Questions or comments? Contact Britt Chester at firstname.lastname@example.org
I’d like to take a moment to acknowledge everyone who has suffered as I have through this holiday season with the obnoxious amounts of Christmas music we’ve been forced to listen to at every turn.
I’m pretty vocal about my Scrooge status, and a smile creeps across my face knowing that it will only be one more day of “Santa Baby” playing on repeat in nearly every store I walk in to buy something that will undoubtedly be in the trash can this time next year – except that handmade scarf I bought my mother, which was made by the wife of a tattoo artist from Kernersville. Or that bowtie I bought my brother that was purchased from the new Design Archives location in downtown Winston-Salem. Or the used books I bought for my parents from Pages Past on Spring Garden Street in Greensboro.
Come to think of it, all the gifts I am giving this year are closely tied to the community, and they are, without a doubt, quality products made by the people who make the Triad what it is: A thriving community of artists, professionals, and business owners.
Wow. I guess I didn’t really think about that. I’ve always loathed the holiday season because it’s willfully adding stress to my life. The stress of buying presents for people. The stress of whether or not I bought the right presents. If I wrapped them properly. If they look good. If the recipient will like it. Watering the Christmas tree. Sweeping up needles that feel off the Christmas tree. Gosh. I get so caught up in all that nonsense that I forget the things I love about the holiday season.
This season, I’ve loved shopping, and that’s saying a lot because I hate shopping for anything, even my own clothes when they have holes in them (fact: my girlfriend buys my clothes for me). I’ve enjoyed walking around to all the little shops I pass everyday to see what they are selling. In doing so, I noticed all the new storefronts that have opened in Winston-Salem and Greensboro (sorry High Point, but I haven’t made it out that way in my Christmas route). The first one is, of course, the latest addition to 4 th Street in Winston-Salem, which is Design Archives.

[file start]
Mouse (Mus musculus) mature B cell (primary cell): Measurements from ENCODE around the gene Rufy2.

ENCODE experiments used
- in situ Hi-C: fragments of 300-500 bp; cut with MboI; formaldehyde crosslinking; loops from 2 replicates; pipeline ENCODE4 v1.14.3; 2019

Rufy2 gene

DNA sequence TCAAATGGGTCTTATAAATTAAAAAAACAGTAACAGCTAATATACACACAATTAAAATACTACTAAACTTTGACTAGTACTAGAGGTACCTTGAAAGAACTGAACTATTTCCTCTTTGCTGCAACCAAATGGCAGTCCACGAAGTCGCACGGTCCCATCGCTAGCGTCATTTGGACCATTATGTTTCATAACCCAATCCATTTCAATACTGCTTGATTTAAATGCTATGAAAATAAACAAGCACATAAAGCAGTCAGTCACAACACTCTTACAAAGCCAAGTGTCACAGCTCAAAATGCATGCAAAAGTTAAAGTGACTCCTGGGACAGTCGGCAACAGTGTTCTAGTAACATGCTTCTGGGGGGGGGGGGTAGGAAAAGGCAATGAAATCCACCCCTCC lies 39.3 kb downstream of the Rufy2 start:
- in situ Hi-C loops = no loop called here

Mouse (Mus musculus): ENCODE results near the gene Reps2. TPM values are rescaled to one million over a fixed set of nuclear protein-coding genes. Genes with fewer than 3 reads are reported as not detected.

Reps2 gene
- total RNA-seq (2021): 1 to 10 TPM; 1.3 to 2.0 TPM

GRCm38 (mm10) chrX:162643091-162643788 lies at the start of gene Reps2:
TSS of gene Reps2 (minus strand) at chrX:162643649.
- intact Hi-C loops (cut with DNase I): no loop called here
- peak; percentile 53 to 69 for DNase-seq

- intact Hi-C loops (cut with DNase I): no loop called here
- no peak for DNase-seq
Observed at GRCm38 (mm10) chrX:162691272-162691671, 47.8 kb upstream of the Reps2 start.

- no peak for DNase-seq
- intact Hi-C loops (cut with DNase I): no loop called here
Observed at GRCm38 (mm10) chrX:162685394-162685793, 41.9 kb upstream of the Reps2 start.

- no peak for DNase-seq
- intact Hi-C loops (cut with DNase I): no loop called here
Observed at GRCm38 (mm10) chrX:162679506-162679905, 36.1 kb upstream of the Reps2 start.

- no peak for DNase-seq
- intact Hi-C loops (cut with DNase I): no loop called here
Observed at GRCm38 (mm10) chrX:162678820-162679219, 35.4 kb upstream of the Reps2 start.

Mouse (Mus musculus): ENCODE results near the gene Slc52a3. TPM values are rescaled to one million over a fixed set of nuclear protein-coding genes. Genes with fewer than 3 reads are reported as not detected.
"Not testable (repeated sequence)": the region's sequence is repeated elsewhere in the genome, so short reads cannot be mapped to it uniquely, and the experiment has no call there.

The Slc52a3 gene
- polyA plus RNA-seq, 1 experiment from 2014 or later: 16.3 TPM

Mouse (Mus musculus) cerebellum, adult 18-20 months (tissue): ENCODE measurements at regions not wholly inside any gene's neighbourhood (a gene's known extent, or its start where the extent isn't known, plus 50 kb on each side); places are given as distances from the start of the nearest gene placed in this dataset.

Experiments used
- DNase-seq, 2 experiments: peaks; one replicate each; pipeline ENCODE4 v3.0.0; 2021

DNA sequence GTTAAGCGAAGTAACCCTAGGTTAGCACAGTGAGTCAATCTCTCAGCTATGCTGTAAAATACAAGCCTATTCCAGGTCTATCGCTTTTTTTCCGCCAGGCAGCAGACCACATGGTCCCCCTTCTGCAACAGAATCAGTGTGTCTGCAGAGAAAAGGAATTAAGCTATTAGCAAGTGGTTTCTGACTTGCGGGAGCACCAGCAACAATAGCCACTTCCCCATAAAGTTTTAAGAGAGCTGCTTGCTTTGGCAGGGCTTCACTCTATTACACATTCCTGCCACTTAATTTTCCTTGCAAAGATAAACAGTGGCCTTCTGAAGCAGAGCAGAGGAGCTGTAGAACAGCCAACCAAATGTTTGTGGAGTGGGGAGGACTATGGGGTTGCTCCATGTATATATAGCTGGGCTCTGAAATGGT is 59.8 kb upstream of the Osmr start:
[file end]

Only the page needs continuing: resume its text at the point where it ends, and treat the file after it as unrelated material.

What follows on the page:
The people wanted another Design Archives and Kit Rodenbough, owner and founder of the original location in Greensboro, met those demands. It already has, like, 40 some-odd vendors in it selling trinkets, clothes, gifts, crafts, baked goodies and more.
I also ventured into Elasya B’s candy shop just up the street. I’ve probably passed by that place 200 times and never stopped in, but something grabbed me this season and brought me inside.
When I was out in Greensboro shopping for records with a good friend at CFBG, I happened to stumble into Pages Past on Spring Garden, not for any particular reason other than it was open and I wanted to see what was inside. I happened to find two great presents there. Who knew?
One thing I am proud of this year is that I didn’t buy anything shiny. I didn’t go to those big box stores that sell fresh-off-the-line manufactured plastic crap that will break after two years (tops!) of usage, or be dated by next Christmas. I’m not saying it’s a bad thing if you did, but if you receive a laptop from Best Buy and then use it to complain about the media on Facebook, well, you’re doing it wrong (“it” being “life.”) Leading up to Christmas, we were bombarded with negative press about law enforcement, racial tension in our country, and even murders in our own backyard. The biggest thing to happen in the past couple days is that a certain movie won’t get released because its fictional characters kill the leader of another country.
I tuned into that for all of about one hour before realizing it’s all just a charade for something else. It’s a marketing ploy used to sell something. What that is will be determined in a couple weeks when the movie is released.
Instead, I chose to focus on my community. I heard about and saw volunteers with the Salvation Army donate time and presents to families who may not be able to provide at this current time, in this current economy.
It’s beautiful what happens when you focus your energies so close to home, and the impact that it can have on the lives of our neighbors.
I like to think that what little Christmas shopping I did this year will somehow benefit one of those families in some way or another. Maybe the money I spent locally will go to an artist who is able to donate a few extra dollars to feed a hungry family this holiday? Maybe?
I do know that I feel even more connected to my area knowing that everything I spent money on was made here (even one of the books I bought is from 1909 and was written by a minister in Greensboro). Knowing that when I walk into a shop and receive a greeting from the employee, they genuinely mean it because they are just as connected to this city as I am, perhaps even more so given I’ve only been here for just over a year.
I’d like to take this final paragraph to wish all of you a happy holiday season. I hope it was safe and without tragedy, and if the latter happened, then know that you have a village of support behind you, and all you have to do is ask.
The people here take care of their own, and it will always be that way.
Happy holidays from myself and the staff at YES! Weekly. !